The politicians have figured all this out. Call it opportunism or
simply smart, it’s worth queuing up to get onto one of these shows. A
pie in the face on This Hour Has 22 Minutes or a good grilling on The Daily
Show is the new way to get to the electorate. Or is it? As I admitted off
the top, very few of the much cherished demographic are voting. Well,
not for the moment they’re not. Not while Canada’s journalists continue
to debate why it is the young have forsaken newsy facts and formatting
for the unverified slapstick and satire interview of evening television.
The longer we spend getting huffy about this apparent abandonment, the
longer people will stay away from the polls in droves.
The journalism community has backed itself into a corner over this
formatting issue. Rather than remember we come from the humble but
fiery stock of Joseph Pulitzer, we’ve taken to feeling like a profession.
We’re not the media, we’re journalists. This is a distinction no one outside
the craft makes – especially in the CNN age when, despite protestations
to the contrary, most TV journalism is at least mildly entertaining.
Journalists are the media, literally. We are the medium through which our
society’s stories pass. Media mogul Jack Fuller describes our job as being
“to tell the truth so that people will have the information that they need
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to be sovereign.” The people are not sovereign and the democracy is not
strong if they are not getting the information and using it to vote. It is
not part of our mandate to be picky about how they get that information.
TV excels at telling stories in pictures – as a medium it is inherently
entertaining. The reporters and producers who work in TV know this as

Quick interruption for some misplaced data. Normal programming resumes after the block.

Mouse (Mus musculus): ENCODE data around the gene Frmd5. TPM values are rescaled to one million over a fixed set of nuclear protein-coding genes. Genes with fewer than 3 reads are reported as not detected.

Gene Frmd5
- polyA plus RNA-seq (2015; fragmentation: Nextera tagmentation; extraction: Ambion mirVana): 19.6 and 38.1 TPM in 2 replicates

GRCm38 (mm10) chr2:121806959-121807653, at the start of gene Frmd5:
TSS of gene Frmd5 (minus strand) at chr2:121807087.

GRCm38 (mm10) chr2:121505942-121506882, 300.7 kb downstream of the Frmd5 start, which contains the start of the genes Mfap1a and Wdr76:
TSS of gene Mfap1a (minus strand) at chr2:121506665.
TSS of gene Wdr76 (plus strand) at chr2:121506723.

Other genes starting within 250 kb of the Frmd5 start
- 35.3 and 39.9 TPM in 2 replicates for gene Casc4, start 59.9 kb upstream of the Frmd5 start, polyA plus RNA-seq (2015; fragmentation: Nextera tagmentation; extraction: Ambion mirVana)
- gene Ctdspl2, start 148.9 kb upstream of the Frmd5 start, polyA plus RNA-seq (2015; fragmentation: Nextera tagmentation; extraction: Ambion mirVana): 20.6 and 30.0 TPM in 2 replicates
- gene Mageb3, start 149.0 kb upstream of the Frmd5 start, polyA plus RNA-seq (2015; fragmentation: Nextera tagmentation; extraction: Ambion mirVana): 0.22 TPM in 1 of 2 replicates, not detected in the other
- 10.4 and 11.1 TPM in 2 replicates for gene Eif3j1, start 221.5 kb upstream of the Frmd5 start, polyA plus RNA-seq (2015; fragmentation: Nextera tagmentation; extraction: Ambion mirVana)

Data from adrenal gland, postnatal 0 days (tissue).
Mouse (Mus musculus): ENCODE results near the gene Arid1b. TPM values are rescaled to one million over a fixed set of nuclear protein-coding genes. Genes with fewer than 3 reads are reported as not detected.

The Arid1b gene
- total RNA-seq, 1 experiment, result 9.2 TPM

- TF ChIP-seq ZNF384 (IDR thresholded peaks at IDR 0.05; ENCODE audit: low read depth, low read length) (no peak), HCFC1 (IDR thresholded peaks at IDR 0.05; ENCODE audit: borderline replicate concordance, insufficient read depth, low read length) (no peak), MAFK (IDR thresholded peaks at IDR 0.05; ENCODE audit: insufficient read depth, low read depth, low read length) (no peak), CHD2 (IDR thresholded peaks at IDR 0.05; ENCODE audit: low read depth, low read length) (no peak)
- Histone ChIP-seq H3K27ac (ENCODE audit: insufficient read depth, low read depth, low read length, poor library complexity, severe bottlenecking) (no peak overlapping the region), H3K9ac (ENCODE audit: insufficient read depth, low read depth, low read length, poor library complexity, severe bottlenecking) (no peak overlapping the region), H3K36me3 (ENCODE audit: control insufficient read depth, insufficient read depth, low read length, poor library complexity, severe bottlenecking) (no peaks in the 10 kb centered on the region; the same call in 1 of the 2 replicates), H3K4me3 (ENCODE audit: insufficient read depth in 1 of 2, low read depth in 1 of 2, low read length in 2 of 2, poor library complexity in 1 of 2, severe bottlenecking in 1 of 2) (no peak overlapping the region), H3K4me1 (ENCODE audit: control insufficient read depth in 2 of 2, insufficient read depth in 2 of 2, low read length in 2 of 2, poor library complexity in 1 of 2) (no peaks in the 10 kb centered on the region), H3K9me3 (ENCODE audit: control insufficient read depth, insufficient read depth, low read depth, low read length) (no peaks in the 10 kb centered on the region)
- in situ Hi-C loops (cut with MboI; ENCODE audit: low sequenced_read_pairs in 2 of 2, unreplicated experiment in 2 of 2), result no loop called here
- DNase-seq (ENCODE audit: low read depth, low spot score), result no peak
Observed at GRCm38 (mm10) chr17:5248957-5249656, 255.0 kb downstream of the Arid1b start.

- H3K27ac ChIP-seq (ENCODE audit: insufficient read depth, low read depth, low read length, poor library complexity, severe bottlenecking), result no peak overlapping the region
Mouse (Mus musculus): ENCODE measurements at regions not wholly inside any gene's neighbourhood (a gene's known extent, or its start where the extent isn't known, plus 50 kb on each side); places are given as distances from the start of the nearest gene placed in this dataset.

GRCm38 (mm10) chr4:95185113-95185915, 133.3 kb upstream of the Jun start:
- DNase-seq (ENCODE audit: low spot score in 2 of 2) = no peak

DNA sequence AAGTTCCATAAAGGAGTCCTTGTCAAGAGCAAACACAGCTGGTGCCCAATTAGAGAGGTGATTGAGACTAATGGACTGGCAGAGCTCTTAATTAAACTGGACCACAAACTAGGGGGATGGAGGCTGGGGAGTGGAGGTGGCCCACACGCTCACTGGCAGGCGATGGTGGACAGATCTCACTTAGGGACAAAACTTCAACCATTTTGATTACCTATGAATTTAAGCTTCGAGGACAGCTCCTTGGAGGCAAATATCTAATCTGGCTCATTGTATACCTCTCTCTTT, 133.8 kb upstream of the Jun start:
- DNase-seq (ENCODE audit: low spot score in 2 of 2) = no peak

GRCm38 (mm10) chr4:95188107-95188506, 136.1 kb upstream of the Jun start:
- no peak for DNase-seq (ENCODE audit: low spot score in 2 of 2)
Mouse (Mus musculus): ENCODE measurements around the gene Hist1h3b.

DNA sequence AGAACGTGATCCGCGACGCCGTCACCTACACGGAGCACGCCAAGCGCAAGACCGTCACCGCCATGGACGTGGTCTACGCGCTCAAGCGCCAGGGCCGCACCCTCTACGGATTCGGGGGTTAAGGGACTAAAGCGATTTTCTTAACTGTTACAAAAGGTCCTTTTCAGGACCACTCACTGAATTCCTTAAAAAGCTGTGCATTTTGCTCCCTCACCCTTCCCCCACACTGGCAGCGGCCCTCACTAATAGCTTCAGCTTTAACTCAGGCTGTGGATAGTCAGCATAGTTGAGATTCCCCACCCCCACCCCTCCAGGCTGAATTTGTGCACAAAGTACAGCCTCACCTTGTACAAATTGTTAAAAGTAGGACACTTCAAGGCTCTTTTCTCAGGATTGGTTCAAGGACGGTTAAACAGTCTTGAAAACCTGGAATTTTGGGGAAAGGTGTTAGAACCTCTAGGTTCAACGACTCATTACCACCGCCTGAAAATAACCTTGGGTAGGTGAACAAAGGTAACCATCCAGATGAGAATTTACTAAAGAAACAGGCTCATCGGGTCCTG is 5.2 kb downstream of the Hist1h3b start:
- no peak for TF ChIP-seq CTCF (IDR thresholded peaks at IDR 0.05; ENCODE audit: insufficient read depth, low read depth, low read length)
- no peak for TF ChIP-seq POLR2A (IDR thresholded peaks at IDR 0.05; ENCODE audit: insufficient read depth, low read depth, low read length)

they gather their clips and b-roll. The search for human drama, for a
personal face to put on a policy story, for the most representative clip,
the most telegenic face, or most typical interview location are already a
part of the job. These are all entertainment format decisions. The key
here is to remember that entertaining does not necessarily mean content-free.
It is unclear how entertainment values can be so evil when the medium
excels at it, and every first year journalism course exhorts its students to
‘just tell the story.’ They’re called stories for a reason. Journalists are, at
the end of the day, storytellers – storytellers with a special responsibility
to the democratic functioning of our society.

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Is there really such a gulf between the details journalists select for
their stories and the details West Wing writers select for their scripts?
Usually, the drama writers aren’t working to a five o’clock deadline and
they have more than a minute and thirty seconds to tell their tale.
Perhaps their take on the issues might be more thorough. They might be
willing to tackle stories that just won’t fit in the existing news format.